Future research could develop additional methods that could work for different types of errors.
How can people use the results?
Researchers can use the new methods to improve the accuracy of results in studies using EHR data.
Researchers can use data from electronic health records (EHRs) to study health outcomes. However, errors in these data may lead to inaccurate study results.
The gold standard for ensuring data accuracy is data validation, in which trained personnel compare EHR-derived data samples with the original source documents, such as medical charts. However, validating all patient records is time consuming and not feasible for large samples. In such cases, researchers can validate data for a subset of records and use the validated data to adjust estimates in the larger unvalidated data set. But existing methods do not address correlated errors between some variables. For example, errors in treatment initiation date could generate errors in treatment duration, leading to biased results.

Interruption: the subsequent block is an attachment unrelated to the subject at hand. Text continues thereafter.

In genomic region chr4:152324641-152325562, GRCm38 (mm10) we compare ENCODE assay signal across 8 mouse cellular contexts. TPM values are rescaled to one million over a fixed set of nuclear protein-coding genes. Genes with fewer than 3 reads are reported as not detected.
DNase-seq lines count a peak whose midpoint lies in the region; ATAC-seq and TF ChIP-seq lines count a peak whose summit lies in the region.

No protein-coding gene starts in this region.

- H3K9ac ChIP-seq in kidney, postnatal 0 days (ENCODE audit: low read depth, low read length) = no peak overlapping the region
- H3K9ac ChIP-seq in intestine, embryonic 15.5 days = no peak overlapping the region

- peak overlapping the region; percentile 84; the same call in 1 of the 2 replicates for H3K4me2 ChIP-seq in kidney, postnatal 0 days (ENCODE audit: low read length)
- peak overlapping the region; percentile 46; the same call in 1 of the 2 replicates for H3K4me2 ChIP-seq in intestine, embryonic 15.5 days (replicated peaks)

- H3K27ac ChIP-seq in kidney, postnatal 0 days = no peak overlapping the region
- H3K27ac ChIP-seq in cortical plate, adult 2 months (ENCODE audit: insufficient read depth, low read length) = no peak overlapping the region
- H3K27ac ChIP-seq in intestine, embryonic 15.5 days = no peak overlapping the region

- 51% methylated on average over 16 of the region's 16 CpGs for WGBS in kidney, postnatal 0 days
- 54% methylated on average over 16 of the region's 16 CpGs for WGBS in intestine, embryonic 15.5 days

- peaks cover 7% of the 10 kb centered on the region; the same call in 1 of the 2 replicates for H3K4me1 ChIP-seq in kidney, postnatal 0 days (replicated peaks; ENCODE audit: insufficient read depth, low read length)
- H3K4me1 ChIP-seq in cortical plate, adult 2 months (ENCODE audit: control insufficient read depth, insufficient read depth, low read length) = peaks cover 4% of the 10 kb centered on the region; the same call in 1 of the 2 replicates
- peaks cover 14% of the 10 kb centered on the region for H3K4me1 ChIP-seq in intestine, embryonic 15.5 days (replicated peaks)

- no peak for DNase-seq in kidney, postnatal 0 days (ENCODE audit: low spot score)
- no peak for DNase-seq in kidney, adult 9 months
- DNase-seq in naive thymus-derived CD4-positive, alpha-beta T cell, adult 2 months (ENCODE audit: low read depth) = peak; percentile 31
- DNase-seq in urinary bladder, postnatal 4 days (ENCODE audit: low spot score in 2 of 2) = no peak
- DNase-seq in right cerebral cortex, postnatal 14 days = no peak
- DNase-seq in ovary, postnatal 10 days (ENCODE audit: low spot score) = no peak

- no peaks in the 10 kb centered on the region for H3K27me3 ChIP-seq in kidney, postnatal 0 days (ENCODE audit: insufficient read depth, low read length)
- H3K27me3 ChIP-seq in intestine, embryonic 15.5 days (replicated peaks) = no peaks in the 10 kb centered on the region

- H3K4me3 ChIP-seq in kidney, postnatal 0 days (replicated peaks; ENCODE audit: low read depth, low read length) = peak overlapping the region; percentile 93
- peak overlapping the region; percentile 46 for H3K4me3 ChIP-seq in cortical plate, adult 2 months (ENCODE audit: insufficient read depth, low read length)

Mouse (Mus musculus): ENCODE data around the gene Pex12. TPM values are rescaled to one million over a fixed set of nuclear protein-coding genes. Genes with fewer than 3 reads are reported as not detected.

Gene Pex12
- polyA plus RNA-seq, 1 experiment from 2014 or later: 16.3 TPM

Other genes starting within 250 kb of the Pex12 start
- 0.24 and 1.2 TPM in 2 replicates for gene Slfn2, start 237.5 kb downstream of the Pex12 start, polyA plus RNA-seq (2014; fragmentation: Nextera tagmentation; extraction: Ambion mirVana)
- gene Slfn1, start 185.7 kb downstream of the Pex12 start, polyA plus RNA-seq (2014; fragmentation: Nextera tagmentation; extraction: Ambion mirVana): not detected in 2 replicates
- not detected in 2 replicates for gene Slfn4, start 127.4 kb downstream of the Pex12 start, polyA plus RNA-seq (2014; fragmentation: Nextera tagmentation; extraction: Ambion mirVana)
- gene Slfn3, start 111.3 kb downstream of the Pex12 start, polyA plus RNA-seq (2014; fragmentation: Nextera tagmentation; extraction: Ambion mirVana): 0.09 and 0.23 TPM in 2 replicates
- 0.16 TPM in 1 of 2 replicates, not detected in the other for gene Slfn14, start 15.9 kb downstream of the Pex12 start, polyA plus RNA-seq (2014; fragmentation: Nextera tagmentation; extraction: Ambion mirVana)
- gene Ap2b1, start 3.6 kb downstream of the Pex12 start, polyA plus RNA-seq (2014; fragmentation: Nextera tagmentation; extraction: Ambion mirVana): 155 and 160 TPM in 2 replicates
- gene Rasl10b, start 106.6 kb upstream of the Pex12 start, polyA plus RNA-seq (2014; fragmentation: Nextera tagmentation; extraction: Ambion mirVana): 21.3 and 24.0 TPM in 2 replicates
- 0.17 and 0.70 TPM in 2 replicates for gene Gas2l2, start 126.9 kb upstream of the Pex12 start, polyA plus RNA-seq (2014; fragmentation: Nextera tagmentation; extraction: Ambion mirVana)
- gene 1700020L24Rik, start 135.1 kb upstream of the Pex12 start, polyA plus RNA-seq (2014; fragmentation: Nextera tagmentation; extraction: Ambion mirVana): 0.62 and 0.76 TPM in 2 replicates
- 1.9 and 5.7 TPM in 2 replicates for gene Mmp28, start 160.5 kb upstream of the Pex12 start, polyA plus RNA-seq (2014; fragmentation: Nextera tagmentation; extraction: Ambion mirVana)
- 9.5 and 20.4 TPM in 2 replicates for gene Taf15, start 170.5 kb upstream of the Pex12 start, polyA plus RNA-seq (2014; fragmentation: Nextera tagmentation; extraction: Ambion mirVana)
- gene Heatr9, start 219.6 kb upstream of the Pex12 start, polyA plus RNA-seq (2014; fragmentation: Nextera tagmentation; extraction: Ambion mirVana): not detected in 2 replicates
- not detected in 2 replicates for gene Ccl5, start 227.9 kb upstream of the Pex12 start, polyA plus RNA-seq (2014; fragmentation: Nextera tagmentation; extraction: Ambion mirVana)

To develop and test statistical methods that address errors and improve the accuracy of EHR data
|Design||Statistical modeling, simulation studies, empirical analysis|
|Data Sources and Data Sets||
The research team developed methods to address correlated errors in statistical analyses of EHR data. To do this, the team first manually validated data for a subsample of patients. The team then developed four new methods using the validated data to reduce bias caused by correlated errors:
- Multiple imputation (MI)
- Regression calibration (RC)
- Generalized raking (Raking)
- Sieve maximum likelihood estimation (SMLE)
Then the team conducted simulations to compare the robustness and efficiency of the four methods and created open-source software for all four methods.
Based on the simulation results, the research team further tested the Raking method using real patient data from 10,335 mother–child pairs, of which 996 pairs were validated by chart review, looking at whether weight gain during pregnancy predicted risk for childhood obesity.
Patients, caregivers, and doctors gave input throughout the study.
With simulated data, all four methods helped correct correlated errors in outcome and exposure variables, but performance varied across scenarios. MI worked well in complicated error settings, such as correlated errors in multiple variables, but required correct model specification. RC and SMLE helped address errors in some, but not all, scenarios. Although less efficient, Raking was the most robust method.